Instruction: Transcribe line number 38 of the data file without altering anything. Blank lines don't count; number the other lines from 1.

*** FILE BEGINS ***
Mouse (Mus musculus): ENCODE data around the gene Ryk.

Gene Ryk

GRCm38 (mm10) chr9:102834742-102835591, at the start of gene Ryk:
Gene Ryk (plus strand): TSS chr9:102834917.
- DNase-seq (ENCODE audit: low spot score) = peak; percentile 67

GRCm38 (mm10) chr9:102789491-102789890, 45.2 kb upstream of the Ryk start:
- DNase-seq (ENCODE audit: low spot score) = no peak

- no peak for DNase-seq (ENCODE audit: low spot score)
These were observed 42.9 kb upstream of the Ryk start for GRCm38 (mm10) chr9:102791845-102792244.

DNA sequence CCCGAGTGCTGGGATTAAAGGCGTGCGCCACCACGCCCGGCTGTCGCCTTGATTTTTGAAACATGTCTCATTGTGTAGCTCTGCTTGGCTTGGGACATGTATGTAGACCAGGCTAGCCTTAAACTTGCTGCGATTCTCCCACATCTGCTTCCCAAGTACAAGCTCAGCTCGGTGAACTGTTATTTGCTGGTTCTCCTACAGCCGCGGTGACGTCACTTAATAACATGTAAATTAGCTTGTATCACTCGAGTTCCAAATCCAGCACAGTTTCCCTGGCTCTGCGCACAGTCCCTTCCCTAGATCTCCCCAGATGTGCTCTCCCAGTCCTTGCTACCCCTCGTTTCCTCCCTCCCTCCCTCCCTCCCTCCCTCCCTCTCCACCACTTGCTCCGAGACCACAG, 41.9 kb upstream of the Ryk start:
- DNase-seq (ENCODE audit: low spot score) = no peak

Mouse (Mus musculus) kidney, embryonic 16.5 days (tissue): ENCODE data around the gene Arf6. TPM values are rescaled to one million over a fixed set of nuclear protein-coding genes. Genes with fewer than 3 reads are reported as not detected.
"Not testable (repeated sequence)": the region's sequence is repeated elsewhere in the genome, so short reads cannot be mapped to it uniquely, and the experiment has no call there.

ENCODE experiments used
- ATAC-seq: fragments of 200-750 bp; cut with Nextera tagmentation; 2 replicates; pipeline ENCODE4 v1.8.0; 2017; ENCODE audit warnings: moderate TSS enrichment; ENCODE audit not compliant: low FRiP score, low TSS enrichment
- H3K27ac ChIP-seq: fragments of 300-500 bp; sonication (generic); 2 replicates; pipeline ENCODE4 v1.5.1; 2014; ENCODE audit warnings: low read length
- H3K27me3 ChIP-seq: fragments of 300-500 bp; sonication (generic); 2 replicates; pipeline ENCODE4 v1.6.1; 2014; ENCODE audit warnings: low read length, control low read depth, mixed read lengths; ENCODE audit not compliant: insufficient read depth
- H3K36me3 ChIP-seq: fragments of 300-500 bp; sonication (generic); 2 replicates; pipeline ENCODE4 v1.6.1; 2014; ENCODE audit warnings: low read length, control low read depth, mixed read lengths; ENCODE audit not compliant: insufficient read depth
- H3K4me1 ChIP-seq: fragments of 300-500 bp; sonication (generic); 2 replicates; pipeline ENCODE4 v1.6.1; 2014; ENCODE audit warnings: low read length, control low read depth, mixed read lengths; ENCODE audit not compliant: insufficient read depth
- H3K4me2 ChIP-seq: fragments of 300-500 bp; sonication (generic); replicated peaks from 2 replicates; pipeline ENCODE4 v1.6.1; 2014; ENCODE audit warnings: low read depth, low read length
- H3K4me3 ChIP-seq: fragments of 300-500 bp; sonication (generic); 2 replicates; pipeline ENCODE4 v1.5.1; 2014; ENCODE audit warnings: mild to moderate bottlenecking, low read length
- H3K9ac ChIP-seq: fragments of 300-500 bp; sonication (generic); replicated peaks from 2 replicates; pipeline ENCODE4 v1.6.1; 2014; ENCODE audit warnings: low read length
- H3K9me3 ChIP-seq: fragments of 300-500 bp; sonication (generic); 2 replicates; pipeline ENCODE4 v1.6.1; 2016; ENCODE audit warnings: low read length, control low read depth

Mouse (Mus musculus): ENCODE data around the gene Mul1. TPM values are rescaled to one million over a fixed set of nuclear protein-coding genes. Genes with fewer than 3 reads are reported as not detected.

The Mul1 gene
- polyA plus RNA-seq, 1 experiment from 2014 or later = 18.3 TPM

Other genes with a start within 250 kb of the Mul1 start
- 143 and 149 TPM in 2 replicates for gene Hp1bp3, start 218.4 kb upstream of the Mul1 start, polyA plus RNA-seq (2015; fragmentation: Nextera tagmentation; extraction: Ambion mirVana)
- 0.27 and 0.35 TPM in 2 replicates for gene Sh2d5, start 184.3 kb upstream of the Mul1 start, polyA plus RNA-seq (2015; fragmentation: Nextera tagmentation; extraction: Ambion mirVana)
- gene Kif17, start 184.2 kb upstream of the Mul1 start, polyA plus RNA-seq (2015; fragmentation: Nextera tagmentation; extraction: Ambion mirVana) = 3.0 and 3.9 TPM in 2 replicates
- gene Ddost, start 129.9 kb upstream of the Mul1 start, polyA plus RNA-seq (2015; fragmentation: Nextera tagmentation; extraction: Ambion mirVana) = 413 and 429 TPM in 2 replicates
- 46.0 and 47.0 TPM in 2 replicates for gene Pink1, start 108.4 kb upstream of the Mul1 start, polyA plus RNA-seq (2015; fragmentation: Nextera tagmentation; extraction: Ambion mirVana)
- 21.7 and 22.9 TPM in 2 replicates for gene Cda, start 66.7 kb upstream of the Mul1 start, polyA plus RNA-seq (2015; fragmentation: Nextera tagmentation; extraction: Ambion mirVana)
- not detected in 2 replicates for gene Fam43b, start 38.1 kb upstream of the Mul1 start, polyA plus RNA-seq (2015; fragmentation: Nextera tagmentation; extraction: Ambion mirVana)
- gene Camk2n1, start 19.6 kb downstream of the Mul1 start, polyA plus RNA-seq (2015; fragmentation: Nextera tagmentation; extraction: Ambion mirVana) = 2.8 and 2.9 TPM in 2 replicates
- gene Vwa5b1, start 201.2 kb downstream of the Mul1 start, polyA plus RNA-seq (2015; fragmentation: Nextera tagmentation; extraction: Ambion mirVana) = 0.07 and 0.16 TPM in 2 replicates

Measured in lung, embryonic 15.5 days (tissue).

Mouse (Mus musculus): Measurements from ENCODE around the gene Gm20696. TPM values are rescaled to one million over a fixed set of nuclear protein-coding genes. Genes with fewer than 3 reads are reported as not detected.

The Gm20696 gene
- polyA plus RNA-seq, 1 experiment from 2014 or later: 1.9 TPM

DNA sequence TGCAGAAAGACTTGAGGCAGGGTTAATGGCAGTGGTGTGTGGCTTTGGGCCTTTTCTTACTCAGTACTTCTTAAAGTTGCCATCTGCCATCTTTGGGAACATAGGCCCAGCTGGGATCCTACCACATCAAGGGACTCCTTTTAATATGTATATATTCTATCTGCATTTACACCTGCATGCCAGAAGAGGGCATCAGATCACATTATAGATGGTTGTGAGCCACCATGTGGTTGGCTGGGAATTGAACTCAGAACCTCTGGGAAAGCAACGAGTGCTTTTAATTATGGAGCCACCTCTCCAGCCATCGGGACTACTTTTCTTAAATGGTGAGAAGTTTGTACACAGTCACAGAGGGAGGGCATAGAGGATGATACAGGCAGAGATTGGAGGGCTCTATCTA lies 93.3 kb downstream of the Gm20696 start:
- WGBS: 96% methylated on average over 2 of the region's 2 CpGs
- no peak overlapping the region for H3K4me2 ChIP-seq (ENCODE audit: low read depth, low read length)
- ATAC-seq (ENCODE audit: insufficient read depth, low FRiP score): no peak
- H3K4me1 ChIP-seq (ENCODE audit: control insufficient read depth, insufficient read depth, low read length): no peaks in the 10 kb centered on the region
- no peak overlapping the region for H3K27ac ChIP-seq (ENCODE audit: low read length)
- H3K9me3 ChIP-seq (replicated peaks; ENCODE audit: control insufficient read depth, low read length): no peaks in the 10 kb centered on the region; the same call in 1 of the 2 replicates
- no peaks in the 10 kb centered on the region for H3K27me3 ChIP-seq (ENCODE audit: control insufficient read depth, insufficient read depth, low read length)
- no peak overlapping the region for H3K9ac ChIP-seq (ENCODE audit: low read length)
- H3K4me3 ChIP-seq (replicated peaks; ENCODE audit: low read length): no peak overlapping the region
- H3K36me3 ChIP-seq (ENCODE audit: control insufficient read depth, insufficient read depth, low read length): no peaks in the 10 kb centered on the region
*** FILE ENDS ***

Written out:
Mouse (Mus musculus): Measurements from ENCODE around the gene Gm20696. TPM values are rescaled to one million over a fixed set of nuclear protein-coding genes. Genes with fewer than 3 reads are reported as not detected.